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  • Richard B. Freeman, 2009. "Labor Regulations, Unions, and Social Protection in Developing Countries: Market distortions or Efficient Institutions?," NBER Working Papers 14789, National Bureau of Economic Research, Inc.
  • Handle: RePEc:nbr:nberwo:14789
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    3. Susan Hayter & Bradley Weinberg, 2011. "Mind the Gap: Collective Bargaining and Wage Inequality," Chapters, in: Susan Hayter (ed.), The Role of Collective Bargaining in the Global Economy, chapter 6, Edward Elgar Publishing.
    4. Kaldewei, Cornelia & Weller, Jürgen, 2013. "Empleo, crecimiento sostenible e igualdad," Macroeconomía del Desarrollo 145, Naciones Unidas Comisión Económica para América Latina y el Caribe (CEPAL).
    5. Reshad N. Ahsan & Arghya Ghosh & Devashish Mitra, 2017. "International trade and unionization: Evidence from India," Canadian Journal of Economics/Revue canadienne d'économique, John Wiley & Sons, vol. 50(2), pages 398-425, May.
    6. Gindling,T. H. & Mossaad,Nadwa & Newhouse,David Locke, 2016. "Earnings premiums and penalties for self-employment and informal employees around the world," Policy Research Working Paper Series 7530, The World Bank.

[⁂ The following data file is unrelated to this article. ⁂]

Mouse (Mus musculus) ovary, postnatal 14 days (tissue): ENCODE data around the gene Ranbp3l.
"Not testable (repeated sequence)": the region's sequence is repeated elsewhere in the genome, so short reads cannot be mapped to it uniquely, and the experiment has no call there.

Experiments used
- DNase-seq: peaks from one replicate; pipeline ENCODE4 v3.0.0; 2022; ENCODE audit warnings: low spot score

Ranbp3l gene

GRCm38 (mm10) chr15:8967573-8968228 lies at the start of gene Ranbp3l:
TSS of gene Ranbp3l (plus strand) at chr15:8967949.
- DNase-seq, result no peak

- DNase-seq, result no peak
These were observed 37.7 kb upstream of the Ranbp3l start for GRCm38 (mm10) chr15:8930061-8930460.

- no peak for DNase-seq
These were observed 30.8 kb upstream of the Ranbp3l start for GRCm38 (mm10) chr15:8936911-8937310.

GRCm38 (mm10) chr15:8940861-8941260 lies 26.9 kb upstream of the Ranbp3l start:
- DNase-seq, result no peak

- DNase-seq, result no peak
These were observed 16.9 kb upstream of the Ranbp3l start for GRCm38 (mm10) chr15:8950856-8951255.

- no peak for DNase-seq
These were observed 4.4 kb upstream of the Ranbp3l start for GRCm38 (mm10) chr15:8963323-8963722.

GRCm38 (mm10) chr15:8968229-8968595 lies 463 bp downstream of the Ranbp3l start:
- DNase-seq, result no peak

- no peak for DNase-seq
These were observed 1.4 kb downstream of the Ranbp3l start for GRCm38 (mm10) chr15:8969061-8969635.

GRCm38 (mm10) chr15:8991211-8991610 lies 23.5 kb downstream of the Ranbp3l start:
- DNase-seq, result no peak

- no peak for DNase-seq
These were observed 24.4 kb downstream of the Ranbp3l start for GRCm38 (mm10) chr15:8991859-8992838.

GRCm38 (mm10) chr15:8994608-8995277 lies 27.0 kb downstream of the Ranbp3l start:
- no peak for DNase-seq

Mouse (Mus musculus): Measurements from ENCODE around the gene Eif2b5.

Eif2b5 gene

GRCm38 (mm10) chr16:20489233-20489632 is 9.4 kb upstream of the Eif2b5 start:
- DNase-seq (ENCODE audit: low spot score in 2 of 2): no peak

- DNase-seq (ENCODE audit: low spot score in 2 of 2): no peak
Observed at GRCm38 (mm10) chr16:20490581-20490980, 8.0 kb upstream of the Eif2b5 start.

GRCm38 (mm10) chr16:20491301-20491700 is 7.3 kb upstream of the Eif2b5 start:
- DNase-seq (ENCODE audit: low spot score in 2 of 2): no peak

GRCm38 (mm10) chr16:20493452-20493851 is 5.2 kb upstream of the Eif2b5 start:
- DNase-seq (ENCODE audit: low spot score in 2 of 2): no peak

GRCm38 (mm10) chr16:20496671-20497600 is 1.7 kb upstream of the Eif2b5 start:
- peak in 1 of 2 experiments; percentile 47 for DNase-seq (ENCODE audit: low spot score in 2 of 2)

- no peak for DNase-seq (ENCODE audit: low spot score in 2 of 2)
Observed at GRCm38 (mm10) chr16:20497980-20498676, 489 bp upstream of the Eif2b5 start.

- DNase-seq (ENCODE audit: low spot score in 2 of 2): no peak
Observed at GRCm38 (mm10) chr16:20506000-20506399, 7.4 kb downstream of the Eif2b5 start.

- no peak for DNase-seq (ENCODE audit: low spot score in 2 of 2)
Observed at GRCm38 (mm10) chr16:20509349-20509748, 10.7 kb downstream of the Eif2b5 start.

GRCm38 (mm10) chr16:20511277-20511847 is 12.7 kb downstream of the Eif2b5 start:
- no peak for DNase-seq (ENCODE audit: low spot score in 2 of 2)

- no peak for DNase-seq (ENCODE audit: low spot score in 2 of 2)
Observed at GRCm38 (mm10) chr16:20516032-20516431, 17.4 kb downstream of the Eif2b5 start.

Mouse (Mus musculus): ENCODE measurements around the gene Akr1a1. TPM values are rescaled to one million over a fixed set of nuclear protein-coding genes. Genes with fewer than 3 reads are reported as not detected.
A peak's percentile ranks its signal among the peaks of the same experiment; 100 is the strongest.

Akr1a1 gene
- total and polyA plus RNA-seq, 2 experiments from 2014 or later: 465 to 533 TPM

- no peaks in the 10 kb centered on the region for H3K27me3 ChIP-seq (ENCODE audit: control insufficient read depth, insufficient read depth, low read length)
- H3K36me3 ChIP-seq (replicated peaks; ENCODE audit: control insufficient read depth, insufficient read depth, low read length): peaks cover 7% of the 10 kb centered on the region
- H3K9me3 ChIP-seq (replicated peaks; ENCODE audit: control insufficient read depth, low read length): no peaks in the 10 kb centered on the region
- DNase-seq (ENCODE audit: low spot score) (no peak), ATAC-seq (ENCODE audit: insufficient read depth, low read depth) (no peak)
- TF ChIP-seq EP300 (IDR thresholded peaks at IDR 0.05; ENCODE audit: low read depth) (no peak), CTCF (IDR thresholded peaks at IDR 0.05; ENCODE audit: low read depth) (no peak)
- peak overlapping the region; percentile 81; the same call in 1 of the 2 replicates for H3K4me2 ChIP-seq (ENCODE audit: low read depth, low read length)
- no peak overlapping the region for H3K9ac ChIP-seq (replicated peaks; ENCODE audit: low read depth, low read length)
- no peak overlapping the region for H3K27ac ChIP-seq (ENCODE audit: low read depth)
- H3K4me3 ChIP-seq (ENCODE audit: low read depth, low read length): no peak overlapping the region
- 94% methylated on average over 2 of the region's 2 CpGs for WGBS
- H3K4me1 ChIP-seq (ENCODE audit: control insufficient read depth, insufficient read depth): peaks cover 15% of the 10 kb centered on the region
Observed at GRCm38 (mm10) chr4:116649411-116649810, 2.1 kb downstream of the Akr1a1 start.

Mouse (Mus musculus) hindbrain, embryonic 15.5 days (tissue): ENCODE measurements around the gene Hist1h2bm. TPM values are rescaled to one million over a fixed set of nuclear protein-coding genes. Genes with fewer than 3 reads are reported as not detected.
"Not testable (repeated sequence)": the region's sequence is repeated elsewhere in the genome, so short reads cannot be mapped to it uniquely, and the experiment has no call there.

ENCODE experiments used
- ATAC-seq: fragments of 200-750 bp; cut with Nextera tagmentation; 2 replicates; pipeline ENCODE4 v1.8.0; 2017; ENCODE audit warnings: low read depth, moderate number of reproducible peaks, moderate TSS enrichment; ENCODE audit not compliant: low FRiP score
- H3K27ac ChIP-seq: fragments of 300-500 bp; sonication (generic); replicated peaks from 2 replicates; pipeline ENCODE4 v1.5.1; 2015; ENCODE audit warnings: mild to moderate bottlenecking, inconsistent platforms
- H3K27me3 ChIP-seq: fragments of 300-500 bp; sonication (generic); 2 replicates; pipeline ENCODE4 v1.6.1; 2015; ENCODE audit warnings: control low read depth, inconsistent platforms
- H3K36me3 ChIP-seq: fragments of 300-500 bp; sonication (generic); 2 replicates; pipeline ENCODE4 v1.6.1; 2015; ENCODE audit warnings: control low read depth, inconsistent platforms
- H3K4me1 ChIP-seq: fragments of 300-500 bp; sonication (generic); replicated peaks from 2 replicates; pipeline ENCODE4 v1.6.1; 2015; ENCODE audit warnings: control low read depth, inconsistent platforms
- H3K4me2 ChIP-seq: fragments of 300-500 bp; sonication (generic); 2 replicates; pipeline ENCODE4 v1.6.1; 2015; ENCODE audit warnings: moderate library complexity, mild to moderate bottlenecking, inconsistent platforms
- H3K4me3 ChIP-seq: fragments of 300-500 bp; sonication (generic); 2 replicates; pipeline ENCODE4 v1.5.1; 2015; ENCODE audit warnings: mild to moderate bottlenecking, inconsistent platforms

7. Chen, Liming & Felipe, Jesus & Kam, Andrew J.Y. & Mehta, Aashish, 2021. "Is employment globalizing?," Structural Change and Economic Dynamics, Elsevier, vol. 56(C), pages 74-92.
    8. Pieters, Janneke, 2013. "Youth Employment in Developing Countries," IZA Research Reports 58, Institute of Labor Economics (IZA).
    9. Keifman, Saúl & Maurizio, Roxana, 2012. "Changes in Labour Market Conditions and Policies: Their Impact on Wage Inequality During the Last Decade," WIDER Working Paper Series 014, World Institute for Development Economic Research (UNU-WIDER).